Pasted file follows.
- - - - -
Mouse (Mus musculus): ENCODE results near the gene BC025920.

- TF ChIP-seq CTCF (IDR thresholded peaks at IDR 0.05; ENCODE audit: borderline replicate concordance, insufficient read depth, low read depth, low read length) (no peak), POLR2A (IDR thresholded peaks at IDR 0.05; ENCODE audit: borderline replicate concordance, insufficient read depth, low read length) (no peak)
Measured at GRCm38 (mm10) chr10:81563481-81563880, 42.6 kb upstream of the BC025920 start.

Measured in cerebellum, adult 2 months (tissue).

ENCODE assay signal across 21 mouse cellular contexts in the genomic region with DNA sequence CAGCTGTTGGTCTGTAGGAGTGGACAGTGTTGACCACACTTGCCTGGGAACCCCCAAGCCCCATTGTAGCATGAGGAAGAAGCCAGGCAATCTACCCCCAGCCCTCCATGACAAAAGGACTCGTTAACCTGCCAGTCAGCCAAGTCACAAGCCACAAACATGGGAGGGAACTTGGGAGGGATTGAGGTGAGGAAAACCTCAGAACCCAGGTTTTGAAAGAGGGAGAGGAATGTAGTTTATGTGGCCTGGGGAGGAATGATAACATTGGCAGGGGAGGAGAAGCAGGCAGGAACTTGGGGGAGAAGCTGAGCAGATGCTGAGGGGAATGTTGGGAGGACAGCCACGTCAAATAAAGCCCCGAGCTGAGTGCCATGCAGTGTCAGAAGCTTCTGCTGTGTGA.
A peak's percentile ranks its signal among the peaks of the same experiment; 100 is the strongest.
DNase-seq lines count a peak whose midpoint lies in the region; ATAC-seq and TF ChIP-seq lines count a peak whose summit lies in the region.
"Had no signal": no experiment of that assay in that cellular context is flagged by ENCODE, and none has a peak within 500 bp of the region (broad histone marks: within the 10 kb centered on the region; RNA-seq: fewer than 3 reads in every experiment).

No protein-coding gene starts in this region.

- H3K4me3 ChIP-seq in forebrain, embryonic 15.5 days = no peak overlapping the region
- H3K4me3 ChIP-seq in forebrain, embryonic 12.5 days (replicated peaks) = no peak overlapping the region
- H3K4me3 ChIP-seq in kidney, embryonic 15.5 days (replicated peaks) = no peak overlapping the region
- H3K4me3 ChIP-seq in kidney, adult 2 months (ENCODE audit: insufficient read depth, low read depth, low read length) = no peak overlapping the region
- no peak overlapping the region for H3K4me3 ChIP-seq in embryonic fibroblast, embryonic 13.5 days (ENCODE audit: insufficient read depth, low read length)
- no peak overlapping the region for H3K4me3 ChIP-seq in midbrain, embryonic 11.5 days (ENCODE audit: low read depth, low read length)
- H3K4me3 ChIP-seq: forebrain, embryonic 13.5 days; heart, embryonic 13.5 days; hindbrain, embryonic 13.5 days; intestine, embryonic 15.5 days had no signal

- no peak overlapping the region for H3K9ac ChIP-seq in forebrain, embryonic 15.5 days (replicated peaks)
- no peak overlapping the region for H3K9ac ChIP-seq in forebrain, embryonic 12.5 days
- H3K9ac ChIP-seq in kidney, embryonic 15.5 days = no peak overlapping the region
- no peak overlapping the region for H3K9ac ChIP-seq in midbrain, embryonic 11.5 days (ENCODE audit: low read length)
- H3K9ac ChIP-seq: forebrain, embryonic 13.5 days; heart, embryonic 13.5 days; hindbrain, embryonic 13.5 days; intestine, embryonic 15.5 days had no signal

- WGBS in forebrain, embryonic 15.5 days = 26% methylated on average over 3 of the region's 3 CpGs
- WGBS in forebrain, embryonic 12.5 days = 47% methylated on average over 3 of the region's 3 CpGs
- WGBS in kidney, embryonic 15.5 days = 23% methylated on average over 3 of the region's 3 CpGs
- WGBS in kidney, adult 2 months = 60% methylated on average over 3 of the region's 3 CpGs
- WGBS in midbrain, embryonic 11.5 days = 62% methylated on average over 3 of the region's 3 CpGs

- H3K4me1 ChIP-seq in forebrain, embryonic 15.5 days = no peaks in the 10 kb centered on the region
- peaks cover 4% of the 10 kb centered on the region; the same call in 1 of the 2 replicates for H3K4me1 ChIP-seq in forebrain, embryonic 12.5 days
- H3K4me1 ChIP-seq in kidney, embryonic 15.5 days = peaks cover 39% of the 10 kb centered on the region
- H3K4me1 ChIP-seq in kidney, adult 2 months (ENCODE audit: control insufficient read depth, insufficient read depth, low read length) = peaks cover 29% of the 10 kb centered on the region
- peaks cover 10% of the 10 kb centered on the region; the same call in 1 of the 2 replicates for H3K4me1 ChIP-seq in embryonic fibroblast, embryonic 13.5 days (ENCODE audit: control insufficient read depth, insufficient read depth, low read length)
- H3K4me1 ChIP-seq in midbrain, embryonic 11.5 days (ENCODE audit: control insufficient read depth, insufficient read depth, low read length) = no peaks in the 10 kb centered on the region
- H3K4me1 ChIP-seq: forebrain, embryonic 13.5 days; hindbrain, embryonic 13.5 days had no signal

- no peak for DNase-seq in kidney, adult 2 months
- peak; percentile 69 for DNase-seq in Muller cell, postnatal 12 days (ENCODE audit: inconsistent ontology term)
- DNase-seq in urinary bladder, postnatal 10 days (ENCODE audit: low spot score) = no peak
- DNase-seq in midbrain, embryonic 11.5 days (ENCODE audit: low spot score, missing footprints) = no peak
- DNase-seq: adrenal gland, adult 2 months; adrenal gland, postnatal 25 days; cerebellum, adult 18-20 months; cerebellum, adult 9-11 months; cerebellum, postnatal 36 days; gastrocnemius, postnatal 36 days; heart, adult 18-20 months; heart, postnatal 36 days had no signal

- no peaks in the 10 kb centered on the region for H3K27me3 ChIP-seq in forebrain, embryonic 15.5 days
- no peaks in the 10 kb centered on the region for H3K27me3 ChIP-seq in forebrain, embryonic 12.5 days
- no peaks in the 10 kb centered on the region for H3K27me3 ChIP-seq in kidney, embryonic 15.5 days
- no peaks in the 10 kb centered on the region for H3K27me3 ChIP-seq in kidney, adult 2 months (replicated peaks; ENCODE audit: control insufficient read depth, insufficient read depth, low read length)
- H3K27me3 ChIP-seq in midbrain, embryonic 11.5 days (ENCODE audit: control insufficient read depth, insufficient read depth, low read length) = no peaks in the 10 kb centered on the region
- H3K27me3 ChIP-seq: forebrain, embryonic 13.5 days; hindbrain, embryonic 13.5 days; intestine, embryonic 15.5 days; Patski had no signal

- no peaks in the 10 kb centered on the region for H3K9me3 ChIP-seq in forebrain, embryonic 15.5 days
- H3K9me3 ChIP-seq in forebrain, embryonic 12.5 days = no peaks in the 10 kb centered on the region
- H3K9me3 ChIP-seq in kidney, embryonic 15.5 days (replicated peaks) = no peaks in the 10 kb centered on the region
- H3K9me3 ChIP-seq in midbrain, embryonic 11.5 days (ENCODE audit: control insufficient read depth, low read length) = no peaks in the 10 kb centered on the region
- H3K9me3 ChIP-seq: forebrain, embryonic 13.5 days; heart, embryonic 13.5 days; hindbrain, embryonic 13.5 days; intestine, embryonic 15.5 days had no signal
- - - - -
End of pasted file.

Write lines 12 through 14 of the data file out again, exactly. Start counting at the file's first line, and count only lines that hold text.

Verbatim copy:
- H3K4me3 ChIP-seq in kidney, embryonic 15.5 days (replicated peaks) = no peak overlapping the region
- H3K4me3 ChIP-seq in kidney, adult 2 months (ENCODE audit: insufficient read depth, low read depth, low read length) = no peak overlapping the region
- no peak overlapping the region for H3K4me3 ChIP-seq in embryonic fibroblast, embryonic 13.5 days (ENCODE audit: insufficient read depth, low read length)